I've reviewed this article as part of the Composers project review of its B-class articles. (I should note that this article was previously unassessed by the Composers project -- I identified it as worthy of detailed review from a scan of the unassessed articles.) I think the article is borderline Start/B, primarily due to some content deficiencies; see my detailed review on the comments page. Comments or questions should be left here or on my talk page. Magic♪piano 14:24, 20 November 2008 (UTC)

Star Spangled Banner[edit]

[Eight Songs for a Mad King] was written at the same time as Jimi Hendrix's version of the "Star Spangled Banner" and utilised 'musical parody', in much the same way Hendrix had. In Eight Songs for a Mad King, Davis took a canonical piece of music, Handel's Messiah, and subverted it to suit his own needs, just as Hendrix had subverted the US National Anthem.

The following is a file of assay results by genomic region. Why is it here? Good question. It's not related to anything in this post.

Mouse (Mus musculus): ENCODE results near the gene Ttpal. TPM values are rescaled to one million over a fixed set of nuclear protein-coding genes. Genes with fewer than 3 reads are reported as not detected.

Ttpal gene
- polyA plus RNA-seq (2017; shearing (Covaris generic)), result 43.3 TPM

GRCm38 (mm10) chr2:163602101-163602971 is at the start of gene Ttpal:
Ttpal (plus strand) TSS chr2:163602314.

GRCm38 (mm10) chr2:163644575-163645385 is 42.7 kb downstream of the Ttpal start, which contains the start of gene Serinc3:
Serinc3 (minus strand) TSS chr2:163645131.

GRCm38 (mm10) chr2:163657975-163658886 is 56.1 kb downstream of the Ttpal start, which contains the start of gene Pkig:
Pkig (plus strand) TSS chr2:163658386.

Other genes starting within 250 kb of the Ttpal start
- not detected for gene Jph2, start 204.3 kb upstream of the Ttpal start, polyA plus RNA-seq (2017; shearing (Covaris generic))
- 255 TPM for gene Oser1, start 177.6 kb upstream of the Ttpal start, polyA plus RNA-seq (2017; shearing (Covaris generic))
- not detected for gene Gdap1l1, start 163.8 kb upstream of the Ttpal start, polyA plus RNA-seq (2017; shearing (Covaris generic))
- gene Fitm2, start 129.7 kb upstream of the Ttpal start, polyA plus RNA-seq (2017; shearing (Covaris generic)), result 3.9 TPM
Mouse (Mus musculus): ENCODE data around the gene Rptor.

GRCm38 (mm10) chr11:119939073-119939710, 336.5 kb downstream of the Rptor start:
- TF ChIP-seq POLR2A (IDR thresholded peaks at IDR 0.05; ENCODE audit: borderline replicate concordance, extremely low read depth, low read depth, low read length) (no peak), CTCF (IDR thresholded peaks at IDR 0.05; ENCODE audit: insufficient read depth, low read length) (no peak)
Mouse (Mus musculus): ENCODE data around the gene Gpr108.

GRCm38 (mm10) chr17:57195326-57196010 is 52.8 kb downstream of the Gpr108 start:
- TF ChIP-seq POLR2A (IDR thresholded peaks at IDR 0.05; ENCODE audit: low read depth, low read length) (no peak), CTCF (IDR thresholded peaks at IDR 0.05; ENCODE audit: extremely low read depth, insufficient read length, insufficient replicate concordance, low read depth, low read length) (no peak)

Why is this section on the Star Spangled Banner in here? Although it does draw some diverting comparisons, to me it smacks of music criticism and is not really worthy of an encyclopedia article. Might it be more suitable to cite some of the media's (outraged) reactions to Eight Songs in order to illustrate Max's status as an enfant terrible?--Cartopol (talk) 16:42, 25 March 2009 (UTC)

It looks like original research to me. Since there is no source cited for this comparison, it must certainly be regarded as improper synthesis. Further, it assumes that "everyone knows" Hendrix's version of the Star Spangled Banner caused outrage, rather than documenting that reaction, which is perilously close to being a second example of Original Research. I agree wholeheartedly that it would be better simply to cite contemporary media reactions.—Jerome Kohl (talk) 21:27, 25 March 2009 (UTC)
OR is EXACTLY what it was! What utter rot. 98.67.185.178 (talk) 03:20, 18 March 2016 (UTC)
I have removed this comparison as irrelevant. --Deskford (talk) 16:13, 30 December 2009 (UTC)